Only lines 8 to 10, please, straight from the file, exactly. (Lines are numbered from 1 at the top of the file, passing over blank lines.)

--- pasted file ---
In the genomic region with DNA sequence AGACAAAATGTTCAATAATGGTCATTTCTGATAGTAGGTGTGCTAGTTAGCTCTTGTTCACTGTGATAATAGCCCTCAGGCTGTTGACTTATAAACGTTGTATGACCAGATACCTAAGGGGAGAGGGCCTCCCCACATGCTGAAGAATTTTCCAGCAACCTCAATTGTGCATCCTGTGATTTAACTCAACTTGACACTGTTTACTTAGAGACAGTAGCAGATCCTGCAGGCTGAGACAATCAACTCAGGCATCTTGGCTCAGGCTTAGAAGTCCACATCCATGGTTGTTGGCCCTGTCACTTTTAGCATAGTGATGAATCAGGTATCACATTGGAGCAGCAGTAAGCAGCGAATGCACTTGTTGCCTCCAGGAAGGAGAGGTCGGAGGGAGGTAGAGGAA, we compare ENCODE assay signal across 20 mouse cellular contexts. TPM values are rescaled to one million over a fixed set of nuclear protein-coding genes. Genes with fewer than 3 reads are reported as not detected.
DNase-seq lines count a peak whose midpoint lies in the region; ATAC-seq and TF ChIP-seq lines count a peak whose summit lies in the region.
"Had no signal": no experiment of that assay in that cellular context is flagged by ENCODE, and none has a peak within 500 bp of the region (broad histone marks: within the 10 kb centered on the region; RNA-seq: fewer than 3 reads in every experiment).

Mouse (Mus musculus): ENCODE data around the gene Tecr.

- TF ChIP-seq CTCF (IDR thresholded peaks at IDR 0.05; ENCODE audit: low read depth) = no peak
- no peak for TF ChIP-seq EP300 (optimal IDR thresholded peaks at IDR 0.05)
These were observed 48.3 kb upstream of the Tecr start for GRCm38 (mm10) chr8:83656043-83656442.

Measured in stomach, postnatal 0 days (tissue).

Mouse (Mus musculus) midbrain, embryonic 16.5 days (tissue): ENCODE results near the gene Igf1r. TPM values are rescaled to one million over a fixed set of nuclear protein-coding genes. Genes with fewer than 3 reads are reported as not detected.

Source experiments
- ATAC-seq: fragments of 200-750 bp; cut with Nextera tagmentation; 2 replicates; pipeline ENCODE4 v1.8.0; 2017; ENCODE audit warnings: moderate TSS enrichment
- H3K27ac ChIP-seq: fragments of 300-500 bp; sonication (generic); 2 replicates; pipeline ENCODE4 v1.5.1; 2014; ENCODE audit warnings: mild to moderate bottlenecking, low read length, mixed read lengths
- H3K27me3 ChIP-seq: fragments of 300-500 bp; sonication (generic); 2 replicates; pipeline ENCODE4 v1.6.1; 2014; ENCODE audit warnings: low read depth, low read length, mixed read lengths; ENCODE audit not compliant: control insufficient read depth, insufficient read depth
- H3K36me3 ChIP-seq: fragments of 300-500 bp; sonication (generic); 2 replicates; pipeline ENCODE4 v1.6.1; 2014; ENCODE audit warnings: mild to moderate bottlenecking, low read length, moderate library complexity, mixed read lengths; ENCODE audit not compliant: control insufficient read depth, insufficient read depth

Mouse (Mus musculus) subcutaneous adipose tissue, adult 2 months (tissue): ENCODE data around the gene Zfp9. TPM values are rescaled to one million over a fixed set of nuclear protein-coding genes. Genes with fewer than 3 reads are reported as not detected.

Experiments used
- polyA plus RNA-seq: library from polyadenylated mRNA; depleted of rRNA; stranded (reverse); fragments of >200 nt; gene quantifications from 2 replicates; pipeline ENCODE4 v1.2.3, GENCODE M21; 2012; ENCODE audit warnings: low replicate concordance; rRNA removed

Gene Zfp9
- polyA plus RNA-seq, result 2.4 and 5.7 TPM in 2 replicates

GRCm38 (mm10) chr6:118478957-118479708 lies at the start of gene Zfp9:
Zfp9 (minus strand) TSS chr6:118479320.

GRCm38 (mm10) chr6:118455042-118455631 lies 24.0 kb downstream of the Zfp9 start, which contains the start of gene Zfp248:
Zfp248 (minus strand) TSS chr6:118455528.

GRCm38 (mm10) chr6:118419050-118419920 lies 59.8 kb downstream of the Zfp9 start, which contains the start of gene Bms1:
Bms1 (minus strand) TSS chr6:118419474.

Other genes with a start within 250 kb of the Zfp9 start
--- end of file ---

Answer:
Measured in stomach, postnatal 0 days (tissue).

Mouse (Mus musculus) midbrain, embryonic 16.5 days (tissue): ENCODE results near the gene Igf1r. TPM values are rescaled to one million over a fixed set of nuclear protein-coding genes. Genes with fewer than 3 reads are reported as not detected.

Source experiments